Hong Kong’s Jumbo floating restaurant, a famous but aging tourist attraction that has featured in several Cantonese and Hollywood films, was towed out of town on Tuesday after the Covid pandemic finally sank the struggling business.
The floating giant, which at 76 meters (250ft) long could seat 2,300 diners, departed shortly before noon from the typhoon shelter in southern Hong Kong Island where it has sat for almost a half century.
Designed like a Chinese imperial palace and once considered a must-see landmark, the restaurant has drawn visitors from Queen Elizabeth II to Tom Cruise and has featured in several films, including Steven Soderbergh’s “Contagion,” about a deadly global pandemic.
The operators of the lavish restaurant cited the Covid-19 pandemic as the reason for closing its doors permanently in March 2020, after around a decade of financial difficulties.
Restaurant owner Melco International Development announced last month that before its license expires in June, Jumbo would leave Hong Kong and await a new operator at an undisclosed location.
Under overcast skies, a scattered group of spectators gathered on the Aberdeen seafront to watch him being driven away.
Mr Wong, a 60-year-old man, told AFP he had come specifically to see her off.
“The outside has been a symbol of Hong Kong for many years,” he said, adding that he had eaten there once 20 years ago.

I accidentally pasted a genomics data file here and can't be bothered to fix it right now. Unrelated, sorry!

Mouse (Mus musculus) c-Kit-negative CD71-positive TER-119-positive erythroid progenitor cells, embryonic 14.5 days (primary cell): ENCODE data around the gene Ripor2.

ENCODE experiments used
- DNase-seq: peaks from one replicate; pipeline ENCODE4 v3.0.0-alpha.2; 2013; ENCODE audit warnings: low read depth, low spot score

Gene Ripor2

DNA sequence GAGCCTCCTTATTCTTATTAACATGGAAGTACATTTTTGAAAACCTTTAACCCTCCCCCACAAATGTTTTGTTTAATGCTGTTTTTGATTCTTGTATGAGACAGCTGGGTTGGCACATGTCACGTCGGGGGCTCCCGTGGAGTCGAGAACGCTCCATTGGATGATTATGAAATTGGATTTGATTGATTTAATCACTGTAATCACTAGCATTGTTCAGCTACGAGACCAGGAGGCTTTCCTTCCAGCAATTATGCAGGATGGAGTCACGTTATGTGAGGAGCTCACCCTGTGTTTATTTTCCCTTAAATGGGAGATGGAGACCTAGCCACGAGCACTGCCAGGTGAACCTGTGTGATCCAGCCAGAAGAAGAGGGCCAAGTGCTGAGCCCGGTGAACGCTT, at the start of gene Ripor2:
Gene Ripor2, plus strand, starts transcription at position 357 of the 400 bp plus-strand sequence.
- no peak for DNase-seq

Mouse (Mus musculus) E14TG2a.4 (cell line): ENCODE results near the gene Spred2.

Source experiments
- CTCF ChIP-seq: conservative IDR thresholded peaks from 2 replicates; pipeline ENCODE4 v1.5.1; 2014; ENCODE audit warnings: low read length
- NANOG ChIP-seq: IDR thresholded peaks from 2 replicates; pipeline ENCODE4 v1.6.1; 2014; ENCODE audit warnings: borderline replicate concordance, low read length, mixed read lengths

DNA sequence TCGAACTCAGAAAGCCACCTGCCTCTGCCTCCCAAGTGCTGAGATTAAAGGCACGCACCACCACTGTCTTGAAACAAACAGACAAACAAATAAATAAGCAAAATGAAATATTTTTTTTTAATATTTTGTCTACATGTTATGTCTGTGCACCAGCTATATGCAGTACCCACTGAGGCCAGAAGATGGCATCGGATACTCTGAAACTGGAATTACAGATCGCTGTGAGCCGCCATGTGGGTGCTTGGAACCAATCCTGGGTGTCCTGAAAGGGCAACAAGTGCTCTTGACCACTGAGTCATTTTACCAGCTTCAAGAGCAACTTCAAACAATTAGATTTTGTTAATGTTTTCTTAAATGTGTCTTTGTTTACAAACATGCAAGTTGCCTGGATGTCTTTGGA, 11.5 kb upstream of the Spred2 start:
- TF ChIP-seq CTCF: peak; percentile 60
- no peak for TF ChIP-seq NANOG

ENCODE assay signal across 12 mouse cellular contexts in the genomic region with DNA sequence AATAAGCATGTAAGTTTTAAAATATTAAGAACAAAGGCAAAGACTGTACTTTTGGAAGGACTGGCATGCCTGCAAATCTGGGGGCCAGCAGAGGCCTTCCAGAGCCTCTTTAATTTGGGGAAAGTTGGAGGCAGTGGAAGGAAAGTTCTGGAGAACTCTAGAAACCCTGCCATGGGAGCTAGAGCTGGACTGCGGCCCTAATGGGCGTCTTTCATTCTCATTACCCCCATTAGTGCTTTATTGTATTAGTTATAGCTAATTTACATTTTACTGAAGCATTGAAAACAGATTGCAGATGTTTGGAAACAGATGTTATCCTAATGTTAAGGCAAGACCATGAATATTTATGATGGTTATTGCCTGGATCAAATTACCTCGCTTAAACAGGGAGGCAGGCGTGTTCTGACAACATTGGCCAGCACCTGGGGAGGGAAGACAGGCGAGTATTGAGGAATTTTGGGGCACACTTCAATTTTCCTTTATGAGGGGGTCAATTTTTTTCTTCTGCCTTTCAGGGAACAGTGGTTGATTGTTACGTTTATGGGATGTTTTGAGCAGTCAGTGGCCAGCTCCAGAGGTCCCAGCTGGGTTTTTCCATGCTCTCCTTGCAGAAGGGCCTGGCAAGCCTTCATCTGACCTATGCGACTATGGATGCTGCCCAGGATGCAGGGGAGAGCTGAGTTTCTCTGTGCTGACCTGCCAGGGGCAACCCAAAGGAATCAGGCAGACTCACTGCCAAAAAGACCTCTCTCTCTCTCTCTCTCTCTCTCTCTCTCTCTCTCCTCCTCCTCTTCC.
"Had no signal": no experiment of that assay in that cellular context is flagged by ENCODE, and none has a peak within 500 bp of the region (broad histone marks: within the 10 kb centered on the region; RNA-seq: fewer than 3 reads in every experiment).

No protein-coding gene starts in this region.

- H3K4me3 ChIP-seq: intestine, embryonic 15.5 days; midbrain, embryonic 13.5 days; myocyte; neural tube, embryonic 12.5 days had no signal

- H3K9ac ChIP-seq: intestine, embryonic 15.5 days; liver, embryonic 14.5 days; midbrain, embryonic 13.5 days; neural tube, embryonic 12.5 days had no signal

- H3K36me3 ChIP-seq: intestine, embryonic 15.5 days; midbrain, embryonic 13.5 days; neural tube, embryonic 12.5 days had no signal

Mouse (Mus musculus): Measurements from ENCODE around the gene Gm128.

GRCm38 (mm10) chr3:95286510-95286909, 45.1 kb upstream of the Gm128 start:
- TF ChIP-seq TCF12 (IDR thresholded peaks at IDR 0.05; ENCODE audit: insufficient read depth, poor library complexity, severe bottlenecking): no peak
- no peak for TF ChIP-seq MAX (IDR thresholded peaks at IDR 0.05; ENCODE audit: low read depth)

“I believe he will come back and I can’t wait to be there,” he added wistfully.
Another viewer, who went by the name Ms. Chan, said she heard the news and came to take one last photo near the restaurant before she left.
“I think it’s such a shame to see him go,” she said.
“Jumbo has a long history and has attracted many locals and tourists… It’s a restaurant that’s known all over the world.”
– “Goodbye” –
Opened in 1976 by the late casino magnate Stanley Ho, the Jumbo Floating Restaurant epitomized the height of luxury, reportedly costing more than HK$30 million ($3.8 million) to build.
It featured a “dragon throne” in the style of the Ming dynasty as well as an opulent wall painting.
One of those watching as the restaurant left on Tuesday fondly remembered the throne, a 24-year-old man surnamed Leung who said he always begged his mother to let him sit on it when they visited for sundowns. sum.
“There are quite a few childhood memories for me,” he said. “I feel a bit sad. (Coming here) to see him is like saying goodbye.”
The Port of Aberdeen was traditionally a hotspot for seafood restaurants – and fierce competition for customers only cooled when Jumbo operators acquired its biggest competitor, Tai Pak Floating Restaurant, in the 1980s.
The restaurant has been kept afloat by Hong Kong’s booming tourist industry, but its popularity had faded in recent years even before the coronavirus hit.
Restaurant owner Melco said last month that the business had been unprofitable since 2013 and cumulative losses had topped HK$100 million ($12.7 million).
It still cost millions in maintenance fees each year and a dozen companies and organizations had declined invitations to take it up at no cost, Melco added.
In her 2020 policy speech, Hong Kong leader Carrie Lam announced plans to move the restaurant to local Ocean Park theme park for revitalization, but the plan fell through after the park said it would not could not find a suitable operator.
The fate of the ailing restaurant was sealed just days before Lam left office.
A sign of its dilapidation, on June 1, Jumbo’s kitchen boat went into the water after a suspected breach in the hull, tilting at nearly 90 degrees.
The derelict kitchen boat will be abandoned, according to local media.